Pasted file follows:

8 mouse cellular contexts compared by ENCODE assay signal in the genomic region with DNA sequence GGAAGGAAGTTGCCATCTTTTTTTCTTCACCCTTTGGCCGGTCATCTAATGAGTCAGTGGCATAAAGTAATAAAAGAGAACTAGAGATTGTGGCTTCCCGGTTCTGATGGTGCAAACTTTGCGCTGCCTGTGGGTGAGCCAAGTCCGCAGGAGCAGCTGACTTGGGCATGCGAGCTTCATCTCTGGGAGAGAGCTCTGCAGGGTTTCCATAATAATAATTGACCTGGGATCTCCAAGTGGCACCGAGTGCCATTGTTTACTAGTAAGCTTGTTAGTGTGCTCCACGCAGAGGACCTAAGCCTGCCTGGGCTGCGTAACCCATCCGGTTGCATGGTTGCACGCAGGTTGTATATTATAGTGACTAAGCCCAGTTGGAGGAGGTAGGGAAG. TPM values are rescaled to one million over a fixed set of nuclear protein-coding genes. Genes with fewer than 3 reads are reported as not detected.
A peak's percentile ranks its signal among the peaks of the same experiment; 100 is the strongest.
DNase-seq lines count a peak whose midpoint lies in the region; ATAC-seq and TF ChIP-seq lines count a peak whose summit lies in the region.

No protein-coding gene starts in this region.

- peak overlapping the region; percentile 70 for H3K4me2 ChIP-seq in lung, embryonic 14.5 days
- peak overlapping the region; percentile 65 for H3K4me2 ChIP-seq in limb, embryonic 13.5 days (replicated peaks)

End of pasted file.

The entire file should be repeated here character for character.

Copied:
8 mouse cellular contexts compared by ENCODE assay signal in the genomic region with DNA sequence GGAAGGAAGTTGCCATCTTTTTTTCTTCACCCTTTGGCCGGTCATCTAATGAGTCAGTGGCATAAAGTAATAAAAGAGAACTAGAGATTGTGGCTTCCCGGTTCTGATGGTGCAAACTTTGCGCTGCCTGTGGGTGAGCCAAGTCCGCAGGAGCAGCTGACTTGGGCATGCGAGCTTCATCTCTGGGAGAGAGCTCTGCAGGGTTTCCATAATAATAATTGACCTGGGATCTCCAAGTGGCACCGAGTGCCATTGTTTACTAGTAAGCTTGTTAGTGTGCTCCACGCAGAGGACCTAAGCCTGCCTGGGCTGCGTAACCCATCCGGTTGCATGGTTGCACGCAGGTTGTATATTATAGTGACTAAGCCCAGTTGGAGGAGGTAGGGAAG. TPM values are rescaled to one million over a fixed set of nuclear protein-coding genes. Genes with fewer than 3 reads are reported as not detected.
A peak's percentile ranks its signal among the peaks of the same experiment; 100 is the strongest.
DNase-seq lines count a peak whose midpoint lies in the region; ATAC-seq and TF ChIP-seq lines count a peak whose summit lies in the region.

No protein-coding gene starts in this region.

- peak overlapping the region; percentile 70 for H3K4me2 ChIP-seq in lung, embryonic 14.5 days
- peak overlapping the region; percentile 65 for H3K4me2 ChIP-seq in limb, embryonic 13.5 days (replicated peaks)